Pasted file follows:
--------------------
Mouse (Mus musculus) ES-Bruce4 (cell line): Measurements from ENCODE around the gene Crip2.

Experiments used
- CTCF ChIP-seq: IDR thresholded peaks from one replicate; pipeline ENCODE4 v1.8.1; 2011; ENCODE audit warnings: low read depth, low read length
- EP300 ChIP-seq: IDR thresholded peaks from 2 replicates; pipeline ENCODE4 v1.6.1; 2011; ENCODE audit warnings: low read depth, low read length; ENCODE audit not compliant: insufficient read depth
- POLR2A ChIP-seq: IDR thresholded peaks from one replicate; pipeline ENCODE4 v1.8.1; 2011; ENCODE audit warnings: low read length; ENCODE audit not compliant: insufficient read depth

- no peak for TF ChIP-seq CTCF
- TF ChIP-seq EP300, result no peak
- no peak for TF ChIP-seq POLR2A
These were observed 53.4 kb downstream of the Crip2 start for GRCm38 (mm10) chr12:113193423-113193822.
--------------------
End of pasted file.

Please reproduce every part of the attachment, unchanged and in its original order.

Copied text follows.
Mouse (Mus musculus) ES-Bruce4 (cell line): Measurements from ENCODE around the gene Crip2.

Experiments used
- CTCF ChIP-seq: IDR thresholded peaks from one replicate; pipeline ENCODE4 v1.8.1; 2011; ENCODE audit warnings: low read depth, low read length
- EP300 ChIP-seq: IDR thresholded peaks from 2 replicates; pipeline ENCODE4 v1.6.1; 2011; ENCODE audit warnings: low read depth, low read length; ENCODE audit not compliant: insufficient read depth
- POLR2A ChIP-seq: IDR thresholded peaks from one replicate; pipeline ENCODE4 v1.8.1; 2011; ENCODE audit warnings: low read length; ENCODE audit not compliant: insufficient read depth

- no peak for TF ChIP-seq CTCF
- TF ChIP-seq EP300, result no peak
- no peak for TF ChIP-seq POLR2A
These were observed 53.4 kb downstream of the Crip2 start for GRCm38 (mm10) chr12:113193423-113193822.